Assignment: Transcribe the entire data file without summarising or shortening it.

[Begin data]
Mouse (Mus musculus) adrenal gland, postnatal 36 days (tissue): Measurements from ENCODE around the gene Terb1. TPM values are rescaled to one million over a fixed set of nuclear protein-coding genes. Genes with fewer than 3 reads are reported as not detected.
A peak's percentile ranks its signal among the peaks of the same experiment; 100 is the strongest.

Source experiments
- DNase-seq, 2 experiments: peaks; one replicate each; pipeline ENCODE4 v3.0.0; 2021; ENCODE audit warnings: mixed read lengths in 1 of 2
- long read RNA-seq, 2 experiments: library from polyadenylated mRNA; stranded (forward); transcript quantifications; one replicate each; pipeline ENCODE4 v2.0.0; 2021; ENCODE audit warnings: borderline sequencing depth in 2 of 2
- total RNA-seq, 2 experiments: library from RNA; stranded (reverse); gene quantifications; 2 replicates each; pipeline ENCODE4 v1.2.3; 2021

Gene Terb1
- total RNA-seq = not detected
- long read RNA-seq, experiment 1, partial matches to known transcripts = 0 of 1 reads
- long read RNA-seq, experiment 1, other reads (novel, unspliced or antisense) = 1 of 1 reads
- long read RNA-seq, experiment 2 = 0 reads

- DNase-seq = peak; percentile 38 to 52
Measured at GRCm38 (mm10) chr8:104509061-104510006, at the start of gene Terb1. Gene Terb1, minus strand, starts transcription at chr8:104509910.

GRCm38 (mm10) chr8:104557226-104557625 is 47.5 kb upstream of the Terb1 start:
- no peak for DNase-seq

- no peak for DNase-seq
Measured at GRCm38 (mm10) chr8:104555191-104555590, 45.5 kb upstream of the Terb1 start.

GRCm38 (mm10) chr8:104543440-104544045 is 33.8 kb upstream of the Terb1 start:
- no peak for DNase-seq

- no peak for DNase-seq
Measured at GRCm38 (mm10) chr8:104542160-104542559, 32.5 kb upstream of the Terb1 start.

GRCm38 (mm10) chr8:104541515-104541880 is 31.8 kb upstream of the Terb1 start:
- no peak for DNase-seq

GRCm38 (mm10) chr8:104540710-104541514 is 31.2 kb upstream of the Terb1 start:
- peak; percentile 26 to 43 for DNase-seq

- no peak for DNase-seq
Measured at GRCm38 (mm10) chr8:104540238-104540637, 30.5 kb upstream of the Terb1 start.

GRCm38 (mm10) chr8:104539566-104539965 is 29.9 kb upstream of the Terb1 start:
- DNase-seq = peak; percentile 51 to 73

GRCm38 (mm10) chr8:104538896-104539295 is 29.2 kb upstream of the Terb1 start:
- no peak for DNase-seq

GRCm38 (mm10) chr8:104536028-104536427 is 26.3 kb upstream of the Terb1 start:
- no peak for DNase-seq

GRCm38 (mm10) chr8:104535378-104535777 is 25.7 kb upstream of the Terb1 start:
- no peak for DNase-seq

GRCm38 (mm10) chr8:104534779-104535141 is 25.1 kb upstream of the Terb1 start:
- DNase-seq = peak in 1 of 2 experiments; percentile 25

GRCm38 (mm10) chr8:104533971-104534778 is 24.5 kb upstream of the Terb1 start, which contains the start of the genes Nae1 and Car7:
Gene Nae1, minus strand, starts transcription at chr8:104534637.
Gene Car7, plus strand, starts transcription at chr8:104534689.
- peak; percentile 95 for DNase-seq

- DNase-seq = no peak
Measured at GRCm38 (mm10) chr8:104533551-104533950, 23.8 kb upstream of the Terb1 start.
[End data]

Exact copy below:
Mouse (Mus musculus) adrenal gland, postnatal 36 days (tissue): Measurements from ENCODE around the gene Terb1. TPM values are rescaled to one million over a fixed set of nuclear protein-coding genes. Genes with fewer than 3 reads are reported as not detected.
A peak's percentile ranks its signal among the peaks of the same experiment; 100 is the strongest.

Source experiments
- DNase-seq, 2 experiments: peaks; one replicate each; pipeline ENCODE4 v3.0.0; 2021; ENCODE audit warnings: mixed read lengths in 1 of 2
- long read RNA-seq, 2 experiments: library from polyadenylated mRNA; stranded (forward); transcript quantifications; one replicate each; pipeline ENCODE4 v2.0.0; 2021; ENCODE audit warnings: borderline sequencing depth in 2 of 2
- total RNA-seq, 2 experiments: library from RNA; stranded (reverse); gene quantifications; 2 replicates each; pipeline ENCODE4 v1.2.3; 2021

Gene Terb1
- total RNA-seq = not detected
- long read RNA-seq, experiment 1, partial matches to known transcripts = 0 of 1 reads
- long read RNA-seq, experiment 1, other reads (novel, unspliced or antisense) = 1 of 1 reads
- long read RNA-seq, experiment 2 = 0 reads

- DNase-seq = peak; percentile 38 to 52
Measured at GRCm38 (mm10) chr8:104509061-104510006, at the start of gene Terb1. Gene Terb1, minus strand, starts transcription at chr8:104509910.

GRCm38 (mm10) chr8:104557226-104557625 is 47.5 kb upstream of the Terb1 start:
- no peak for DNase-seq

- no peak for DNase-seq
Measured at GRCm38 (mm10) chr8:104555191-104555590, 45.5 kb upstream of the Terb1 start.

GRCm38 (mm10) chr8:104543440-104544045 is 33.8 kb upstream of the Terb1 start:
- no peak for DNase-seq

- no peak for DNase-seq
Measured at GRCm38 (mm10) chr8:104542160-104542559, 32.5 kb upstream of the Terb1 start.

GRCm38 (mm10) chr8:104541515-104541880 is 31.8 kb upstream of the Terb1 start:
- no peak for DNase-seq

GRCm38 (mm10) chr8:104540710-104541514 is 31.2 kb upstream of the Terb1 start:
- peak; percentile 26 to 43 for DNase-seq

- no peak for DNase-seq
Measured at GRCm38 (mm10) chr8:104540238-104540637, 30.5 kb upstream of the Terb1 start.

GRCm38 (mm10) chr8:104539566-104539965 is 29.9 kb upstream of the Terb1 start:
- DNase-seq = peak; percentile 51 to 73

GRCm38 (mm10) chr8:104538896-104539295 is 29.2 kb upstream of the Terb1 start:
- no peak for DNase-seq

GRCm38 (mm10) chr8:104536028-104536427 is 26.3 kb upstream of the Terb1 start:
- no peak for DNase-seq

GRCm38 (mm10) chr8:104535378-104535777 is 25.7 kb upstream of the Terb1 start:
- no peak for DNase-seq

GRCm38 (mm10) chr8:104534779-104535141 is 25.1 kb upstream of the Terb1 start:
- DNase-seq = peak in 1 of 2 experiments; percentile 25

GRCm38 (mm10) chr8:104533971-104534778 is 24.5 kb upstream of the Terb1 start, which contains the start of the genes Nae1 and Car7:
Gene Nae1, minus strand, starts transcription at chr8:104534637.
Gene Car7, plus strand, starts transcription at chr8:104534689.
- peak; percentile 95 for DNase-seq

- DNase-seq = no peak
Measured at GRCm38 (mm10) chr8:104533551-104533950, 23.8 kb upstream of the Terb1 start.